Using Unifi controller on Docker

Using Unifi controller on Docker

Following a post on Reddit, I decided to share my config used to run the Unifi controller. Doing so, you won’t have to purchase a Unifi Cloud Controller.

Spoiler alert… I no longer use Unifi hardware, and I’ll share why in a future post.

System Overview

I have 2 servers :

  • local server at home, which runs the Unifi controller in a Docker swarm setup ;
  • remote server online, which runs the NGiNX reverse proxy.

The local server uses firewall rules (via PFSense) in order to filter incoming requests, so that it only accepts request from the remote server.

Home server

As explained above, my local server runs the Unifi server in Docker swarm “mode”, here is the config :

version: '3'

services:
  unifi:
    image: linuxserver/unifi
    deploy:
     replicas: 1
    hostname: unifi.domain.com
    ports:
      - "3478:3478/udp"
      - "10001:10001/udp"
      - "8080:8080"
      - "8081:8081"
      - "8443:8443"
      - "8843:8843"
      - "8880:8880"
      - "6789:6789"
    environment:
      - PUID=1000 
      - PGID=1000
    volumes:
      - /etc/localtime:/etc/localtime:ro
      - ./config:/config
    networks:
     default:
         aliases:
          - unifi

As you can see, I expose quite a lot of ports, however they are almost all available only from my local network.

The only exception being the port 8443 that is open to my remote server (via PFSense firewall).

For more information about the Docker image, please check their official page.

Remote server

For the nginx part, I do not use the jwilder version, because as far as I know, it requires ports to be exposed.

I’ll start by showing my container config. This is a docker-compose.yml file :

version: '2'

services:
  nginx:
    image: nginx
    container_name: nginx
    ports:
      - "443:443"
      - "80:80"
    volumes:
      - /etc/localtime:/etc/localtime:ro
      - ./conf.d:/etc/nginx/conf.d
      - /etc/letsencrypt:/etc/nginx/ssl
      - /srv/data/ssl/dhparam.pem:/etc/nginx/cert/dhparam.pem
    restart: unless-stopped
    networks:
      default:
        aliases:
          - nginx

networks:
  default:
    external:
      name: br0

Let’s explain a little bit what it does :

  • I only expose ports 80 and 443 ;
  • The nginx (official) image mounts volumes /etc/letsencrypt directory + DH param file from host as well, into my container and the conf.d directory (which holds my virtual hosts) ;
  • I create network aliases and separate networks for my “group of apps”.

The network thing is very important. Remember, when I told you that I do not want to expose too many ports. Creating separate networks allow me to do so.

I have all my “web” apps, on the same network (br0, on this example). Which means, the reverse proxy can reach any other container by using its alias (even when containers’s IP change). This is kind of Docker’s internal DNS system.

I see two main benefits by not exposing the ports when my “backend” containers and my reverse proxy containers are running both on the same host  :

  1. I can use the same “internal” ports on all my backend containers (often 80 or 443);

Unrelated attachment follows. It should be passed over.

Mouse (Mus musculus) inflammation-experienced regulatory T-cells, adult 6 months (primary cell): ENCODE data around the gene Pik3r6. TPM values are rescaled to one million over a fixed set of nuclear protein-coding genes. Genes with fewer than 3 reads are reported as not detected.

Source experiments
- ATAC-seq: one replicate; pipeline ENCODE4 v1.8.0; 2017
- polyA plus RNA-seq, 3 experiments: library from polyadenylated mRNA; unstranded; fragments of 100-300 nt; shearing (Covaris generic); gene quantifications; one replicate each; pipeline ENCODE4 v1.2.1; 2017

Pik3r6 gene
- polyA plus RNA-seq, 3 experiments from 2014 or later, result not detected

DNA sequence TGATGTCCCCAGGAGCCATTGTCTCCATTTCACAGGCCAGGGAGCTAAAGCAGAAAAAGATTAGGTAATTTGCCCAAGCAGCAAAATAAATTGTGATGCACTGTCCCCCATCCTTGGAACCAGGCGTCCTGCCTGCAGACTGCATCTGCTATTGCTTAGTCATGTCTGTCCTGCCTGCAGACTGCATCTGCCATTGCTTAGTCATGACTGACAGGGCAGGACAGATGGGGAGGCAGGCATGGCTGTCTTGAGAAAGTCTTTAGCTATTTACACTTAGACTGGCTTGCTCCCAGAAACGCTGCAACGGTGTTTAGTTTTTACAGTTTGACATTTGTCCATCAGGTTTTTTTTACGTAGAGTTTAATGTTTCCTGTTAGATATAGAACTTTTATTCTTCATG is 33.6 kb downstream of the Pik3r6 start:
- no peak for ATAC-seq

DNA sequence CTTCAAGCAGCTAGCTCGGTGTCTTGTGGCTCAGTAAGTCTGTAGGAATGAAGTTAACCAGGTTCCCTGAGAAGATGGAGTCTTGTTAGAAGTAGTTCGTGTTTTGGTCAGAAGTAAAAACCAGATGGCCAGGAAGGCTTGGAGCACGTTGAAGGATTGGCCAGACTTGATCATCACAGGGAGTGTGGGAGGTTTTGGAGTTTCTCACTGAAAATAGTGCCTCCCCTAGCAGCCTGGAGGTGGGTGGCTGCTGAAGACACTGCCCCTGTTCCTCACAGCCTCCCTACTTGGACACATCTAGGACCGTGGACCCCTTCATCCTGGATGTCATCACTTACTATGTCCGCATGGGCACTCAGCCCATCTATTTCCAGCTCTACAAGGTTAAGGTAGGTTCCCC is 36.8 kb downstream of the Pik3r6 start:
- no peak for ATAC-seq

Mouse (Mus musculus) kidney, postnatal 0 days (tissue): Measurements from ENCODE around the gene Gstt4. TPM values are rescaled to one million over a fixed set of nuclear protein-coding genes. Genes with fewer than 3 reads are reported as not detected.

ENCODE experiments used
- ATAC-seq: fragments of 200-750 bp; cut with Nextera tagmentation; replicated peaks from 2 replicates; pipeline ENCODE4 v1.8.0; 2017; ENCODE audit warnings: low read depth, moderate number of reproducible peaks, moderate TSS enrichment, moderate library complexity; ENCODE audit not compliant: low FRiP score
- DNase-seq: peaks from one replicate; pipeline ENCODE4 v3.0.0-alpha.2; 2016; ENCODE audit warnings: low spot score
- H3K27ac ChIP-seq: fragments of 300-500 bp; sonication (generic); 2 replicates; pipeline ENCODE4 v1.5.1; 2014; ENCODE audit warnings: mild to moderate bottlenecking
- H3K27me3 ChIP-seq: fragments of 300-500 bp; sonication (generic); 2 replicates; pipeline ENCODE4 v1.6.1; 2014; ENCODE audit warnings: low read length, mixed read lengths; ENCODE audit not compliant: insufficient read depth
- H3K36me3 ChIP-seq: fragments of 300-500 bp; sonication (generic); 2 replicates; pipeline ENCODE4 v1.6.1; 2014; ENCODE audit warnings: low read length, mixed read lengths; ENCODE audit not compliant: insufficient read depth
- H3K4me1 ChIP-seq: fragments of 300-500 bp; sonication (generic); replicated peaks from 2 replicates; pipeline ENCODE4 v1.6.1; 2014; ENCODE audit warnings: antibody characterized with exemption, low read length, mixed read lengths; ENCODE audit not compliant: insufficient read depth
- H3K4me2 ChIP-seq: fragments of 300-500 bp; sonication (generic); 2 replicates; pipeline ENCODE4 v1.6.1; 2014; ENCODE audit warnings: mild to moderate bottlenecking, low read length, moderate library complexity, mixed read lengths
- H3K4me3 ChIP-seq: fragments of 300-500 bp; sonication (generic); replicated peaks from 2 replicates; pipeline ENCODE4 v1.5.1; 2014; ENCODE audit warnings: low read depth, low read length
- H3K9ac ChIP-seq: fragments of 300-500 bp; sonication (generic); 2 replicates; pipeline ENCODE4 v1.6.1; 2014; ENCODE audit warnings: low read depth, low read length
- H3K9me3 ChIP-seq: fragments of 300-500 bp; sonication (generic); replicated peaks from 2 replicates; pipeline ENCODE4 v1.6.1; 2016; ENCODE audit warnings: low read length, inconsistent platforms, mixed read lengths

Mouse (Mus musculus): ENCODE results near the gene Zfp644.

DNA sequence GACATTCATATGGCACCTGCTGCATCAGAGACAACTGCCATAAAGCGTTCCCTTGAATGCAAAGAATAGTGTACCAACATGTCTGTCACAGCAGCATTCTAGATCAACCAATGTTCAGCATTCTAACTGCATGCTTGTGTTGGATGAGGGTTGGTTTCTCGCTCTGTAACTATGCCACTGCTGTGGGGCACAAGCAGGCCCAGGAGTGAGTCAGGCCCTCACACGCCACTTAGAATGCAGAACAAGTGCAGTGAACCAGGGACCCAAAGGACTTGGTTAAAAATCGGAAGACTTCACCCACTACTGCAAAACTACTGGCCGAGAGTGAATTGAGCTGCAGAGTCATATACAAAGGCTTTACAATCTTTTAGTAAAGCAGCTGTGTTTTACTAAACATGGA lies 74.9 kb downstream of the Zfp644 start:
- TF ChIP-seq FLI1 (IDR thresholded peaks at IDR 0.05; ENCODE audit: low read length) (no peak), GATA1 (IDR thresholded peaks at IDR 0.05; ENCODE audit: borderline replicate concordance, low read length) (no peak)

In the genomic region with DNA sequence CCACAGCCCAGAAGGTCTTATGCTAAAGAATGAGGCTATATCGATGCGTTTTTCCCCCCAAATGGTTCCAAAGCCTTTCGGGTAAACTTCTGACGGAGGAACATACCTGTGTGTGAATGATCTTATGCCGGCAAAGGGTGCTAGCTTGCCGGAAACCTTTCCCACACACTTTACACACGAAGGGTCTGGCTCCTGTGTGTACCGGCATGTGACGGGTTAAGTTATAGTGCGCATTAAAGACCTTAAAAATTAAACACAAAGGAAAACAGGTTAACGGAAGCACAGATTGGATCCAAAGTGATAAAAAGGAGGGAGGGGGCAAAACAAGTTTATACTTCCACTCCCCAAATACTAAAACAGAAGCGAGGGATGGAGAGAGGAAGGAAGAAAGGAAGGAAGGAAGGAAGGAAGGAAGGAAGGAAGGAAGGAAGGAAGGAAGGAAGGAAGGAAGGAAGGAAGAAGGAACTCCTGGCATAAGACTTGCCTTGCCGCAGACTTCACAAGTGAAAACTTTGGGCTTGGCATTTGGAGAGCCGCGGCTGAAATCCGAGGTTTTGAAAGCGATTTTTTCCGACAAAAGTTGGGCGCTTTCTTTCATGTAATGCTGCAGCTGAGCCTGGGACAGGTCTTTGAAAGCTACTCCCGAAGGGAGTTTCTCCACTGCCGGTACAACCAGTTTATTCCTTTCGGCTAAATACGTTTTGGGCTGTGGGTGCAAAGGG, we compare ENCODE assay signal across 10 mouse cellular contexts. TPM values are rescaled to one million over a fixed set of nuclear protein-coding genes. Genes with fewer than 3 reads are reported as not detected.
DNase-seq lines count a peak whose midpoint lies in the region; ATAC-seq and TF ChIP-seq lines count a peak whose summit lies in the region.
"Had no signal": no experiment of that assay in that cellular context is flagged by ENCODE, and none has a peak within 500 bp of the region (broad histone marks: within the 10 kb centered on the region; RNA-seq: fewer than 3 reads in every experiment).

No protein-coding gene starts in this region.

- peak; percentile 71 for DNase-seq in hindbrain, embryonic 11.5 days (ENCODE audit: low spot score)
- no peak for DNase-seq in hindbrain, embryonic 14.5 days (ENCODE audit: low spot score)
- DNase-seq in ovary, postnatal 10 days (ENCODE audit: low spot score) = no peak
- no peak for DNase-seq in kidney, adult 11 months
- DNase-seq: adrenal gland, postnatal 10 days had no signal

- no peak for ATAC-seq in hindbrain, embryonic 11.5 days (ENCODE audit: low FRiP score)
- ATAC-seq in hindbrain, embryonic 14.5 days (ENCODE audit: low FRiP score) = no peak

2. I only expose 80 and 443 from my remote server to the rest of the world!

Setting up nginx virtual host

Now, that I have shared the reverse proxy container, let’s see how it is connecting to my local computer.

This is a nginx vhost config which resides in ./conf.d (symlinked from ./conf.d/vhost) :

server {
       listen         80;
       server_name    unifi.domain.com;
       return         301 https://$server_name$request_uri;
}

server {
    listen 443 ssl;
    ssl_certificate /etc/nginx/ssl/live/domain.com/fullchain.pem;
    ssl_certificate_key /etc/nginx/ssl/live/domain.com/privkey.pem;

    ssl_dhparam /etc/nginx/cert/dhparam.pem;
    ssl_protocols TLSv1 TLSv1.1 TLSv1.2;
    ssl_prefer_server_ciphers on;
    ssl_ciphers ECDH+AESGCM:DH+AESGCM:ECDH+AES256:DH+AES256:ECDH+AES128:DH+AES:ECDH+3DES:DH+3DES:RSA+AESGCM:RSA+AES:RSA+3DES:!aNULL:!MD5:!DSS;

    add_header Strict-Transport-Security "max-age=31536000; includeSubDomains" always;

    server_name  unifi.domain.com;
    access_log on;
    location / {
        proxy_pass https://domain.com:8443;
        proxy_set_header    Host            $host;
        proxy_set_header    X-Real-IP       $remote_addr;
        proxy_set_header    X-Forwarded-for $remote_addr;
        port_in_redirect off;
        proxy_connect_timeout 300;
    }
}

As you can see, the proxy pass directive uses: https://domain.com:8443. Like I explained previously, domain.com points to my home server and port 8443 is only open from my remote server.

If the Unifi controller were running on the same host, then the proxy pass would point to the the network alias of that container without exposing any port. It would look something like below:

   proxy_pass https://unifi:8443;

Finally, unifi.domain.com points to my remote server and force redirects to the httpS URL, using wildcard certs from Let’s Encrypt.

Getting it all httpS!

I generated my wildard certificate thanks to Let’s Encrypt Docker image.

Finally SSL certs are automagically renewed via a systemd “job” than runs the official letsencrypt container and renew my cert (wildcard), like below :

docker run -v /etc/letsencrypt/:/etc/letsencrypt/ certbot/dns-cloudflare renew --dns-cloudflare --email [email protected] --agree-tos --dns-cloudflare-credentials /etc/letsencrypt/cloudflare.ini